The first printing project was however a disaster. Both the young fellows were disappointed that the first batch of Gitas, despite very careful proofreading by Poddar, had a large number of spelling mistakes. The copies had to be destroyed.
They, then, chose another printing press and yet, to their utter disappointment, there were still many mistakes. But Poddar would not accept a single error. When Poddar insisted on a reprint, the printing press owner said, half in jest, print it yourselves. Poddar liked the idea!
His older cousin Jaydayal Goenka had some estate in Gorakhpur. They decided to establish their own printing press “Gita Press”, at Gorakhpur with Poddar to oversee editing and proof reading himself along with Hindi translation. Thus in the year 1923, Gita Press came into existence. It was inaugurated by Dr. Rajendra Prasad.
Poddar engaged scholars of Tamil, Telugu, Kannada, Bangla, Marathi and Gujarati for simultaneous translations as well as Pandits for starting the work on the other granthas, especially Mahabharata, Ramayana and the Puranas. He also hired artists from all over Bharat for religious art. Here are some artworks of Gita Press artists from 1930s and 1940s –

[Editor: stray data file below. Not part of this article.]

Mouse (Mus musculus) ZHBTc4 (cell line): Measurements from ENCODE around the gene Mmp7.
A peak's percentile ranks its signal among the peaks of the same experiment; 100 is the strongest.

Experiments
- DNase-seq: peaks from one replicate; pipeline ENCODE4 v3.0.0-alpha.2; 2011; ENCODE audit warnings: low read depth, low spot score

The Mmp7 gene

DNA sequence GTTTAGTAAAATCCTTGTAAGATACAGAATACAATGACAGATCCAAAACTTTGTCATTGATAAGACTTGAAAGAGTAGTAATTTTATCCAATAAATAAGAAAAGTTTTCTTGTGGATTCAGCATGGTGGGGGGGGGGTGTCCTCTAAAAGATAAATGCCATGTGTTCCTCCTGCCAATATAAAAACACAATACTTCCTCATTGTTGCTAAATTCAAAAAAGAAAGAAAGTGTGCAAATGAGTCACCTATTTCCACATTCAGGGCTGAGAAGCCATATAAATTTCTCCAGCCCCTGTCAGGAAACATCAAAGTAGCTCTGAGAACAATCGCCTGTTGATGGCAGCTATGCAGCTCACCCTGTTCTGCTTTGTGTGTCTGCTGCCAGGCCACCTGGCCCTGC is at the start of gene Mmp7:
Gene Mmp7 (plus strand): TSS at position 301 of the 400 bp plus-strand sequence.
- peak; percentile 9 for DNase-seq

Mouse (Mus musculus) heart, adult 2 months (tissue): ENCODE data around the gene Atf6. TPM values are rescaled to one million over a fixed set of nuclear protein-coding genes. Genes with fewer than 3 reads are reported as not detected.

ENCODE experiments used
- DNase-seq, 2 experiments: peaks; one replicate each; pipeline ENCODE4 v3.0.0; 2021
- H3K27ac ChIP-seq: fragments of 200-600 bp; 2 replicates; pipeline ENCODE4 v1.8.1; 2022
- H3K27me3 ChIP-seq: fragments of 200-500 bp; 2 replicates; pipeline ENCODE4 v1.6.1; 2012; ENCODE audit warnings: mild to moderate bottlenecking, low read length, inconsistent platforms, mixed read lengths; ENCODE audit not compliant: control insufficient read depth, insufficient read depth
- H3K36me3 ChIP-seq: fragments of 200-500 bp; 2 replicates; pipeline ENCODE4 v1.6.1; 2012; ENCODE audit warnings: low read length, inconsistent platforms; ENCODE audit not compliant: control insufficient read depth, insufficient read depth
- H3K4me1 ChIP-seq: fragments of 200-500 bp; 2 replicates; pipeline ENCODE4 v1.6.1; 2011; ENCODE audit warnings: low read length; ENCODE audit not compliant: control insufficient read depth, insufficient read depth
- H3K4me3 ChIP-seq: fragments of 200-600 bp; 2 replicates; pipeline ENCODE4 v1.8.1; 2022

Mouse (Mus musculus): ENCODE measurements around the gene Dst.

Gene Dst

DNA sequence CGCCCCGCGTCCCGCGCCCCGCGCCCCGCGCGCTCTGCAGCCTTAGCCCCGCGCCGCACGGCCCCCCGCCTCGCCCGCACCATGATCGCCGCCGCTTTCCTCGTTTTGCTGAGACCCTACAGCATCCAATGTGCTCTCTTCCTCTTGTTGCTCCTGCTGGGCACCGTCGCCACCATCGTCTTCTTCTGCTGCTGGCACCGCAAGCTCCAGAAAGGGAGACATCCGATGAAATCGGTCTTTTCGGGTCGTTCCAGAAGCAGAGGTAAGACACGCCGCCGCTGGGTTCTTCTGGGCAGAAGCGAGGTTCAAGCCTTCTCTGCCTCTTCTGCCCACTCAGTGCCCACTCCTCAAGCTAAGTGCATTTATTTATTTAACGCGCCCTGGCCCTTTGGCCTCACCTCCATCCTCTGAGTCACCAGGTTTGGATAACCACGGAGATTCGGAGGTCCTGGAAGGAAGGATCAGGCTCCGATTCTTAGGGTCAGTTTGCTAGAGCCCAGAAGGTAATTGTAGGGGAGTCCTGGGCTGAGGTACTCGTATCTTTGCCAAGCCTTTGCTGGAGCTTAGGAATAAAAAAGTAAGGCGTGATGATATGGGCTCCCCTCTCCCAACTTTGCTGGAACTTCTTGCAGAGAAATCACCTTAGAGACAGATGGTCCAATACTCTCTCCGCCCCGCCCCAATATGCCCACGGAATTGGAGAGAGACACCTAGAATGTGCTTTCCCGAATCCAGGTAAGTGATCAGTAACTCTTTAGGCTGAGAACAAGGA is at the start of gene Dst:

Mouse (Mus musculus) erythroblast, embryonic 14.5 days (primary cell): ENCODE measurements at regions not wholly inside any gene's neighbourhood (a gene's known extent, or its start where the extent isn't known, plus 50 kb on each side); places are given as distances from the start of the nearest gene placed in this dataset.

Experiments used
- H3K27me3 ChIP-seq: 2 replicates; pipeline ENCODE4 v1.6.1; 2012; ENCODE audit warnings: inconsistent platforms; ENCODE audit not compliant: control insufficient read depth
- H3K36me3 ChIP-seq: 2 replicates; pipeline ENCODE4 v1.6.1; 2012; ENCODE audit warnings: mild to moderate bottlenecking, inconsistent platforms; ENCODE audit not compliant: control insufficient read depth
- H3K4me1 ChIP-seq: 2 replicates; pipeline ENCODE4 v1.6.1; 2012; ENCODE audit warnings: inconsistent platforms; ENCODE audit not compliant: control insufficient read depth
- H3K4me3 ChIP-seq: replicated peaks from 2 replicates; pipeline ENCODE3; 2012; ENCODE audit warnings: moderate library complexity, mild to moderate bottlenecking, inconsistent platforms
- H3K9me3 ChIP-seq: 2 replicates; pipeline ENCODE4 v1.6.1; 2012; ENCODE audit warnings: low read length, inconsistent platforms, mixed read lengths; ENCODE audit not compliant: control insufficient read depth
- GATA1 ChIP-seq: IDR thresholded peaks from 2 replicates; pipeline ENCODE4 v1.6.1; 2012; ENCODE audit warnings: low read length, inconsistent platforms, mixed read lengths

There were the likes of Venkateshwara Press and Anand Ashram that were already printing texts since the last few decades and Ravi Varma had already established a lithograph press. But the key for Poddar was that every Hindu throughout Bharat should be able to ACCESS and AFFORD them.
One of those days, although according to some it was the idea of Ghanshyam Das Birla, the thought of publishing a monthly magazine focusing on Hindu matters occurred to the cousins Goenka and Poddar. Under Poddar’s editorship, the first issue of ‘Kalyan‘ (कल्याण) was published in 1926.
Kalyan magazine, today subscribed by over half a million households, carried no advertisements ever.
While Gita Press was and is not for profit, thanks to the business acumen that came naturally to the two Marwari cousins, coupled with Dharma at heart, within the first 5 years in operation, Gita Press spread out into a successful large catalogue and a vast distribution network.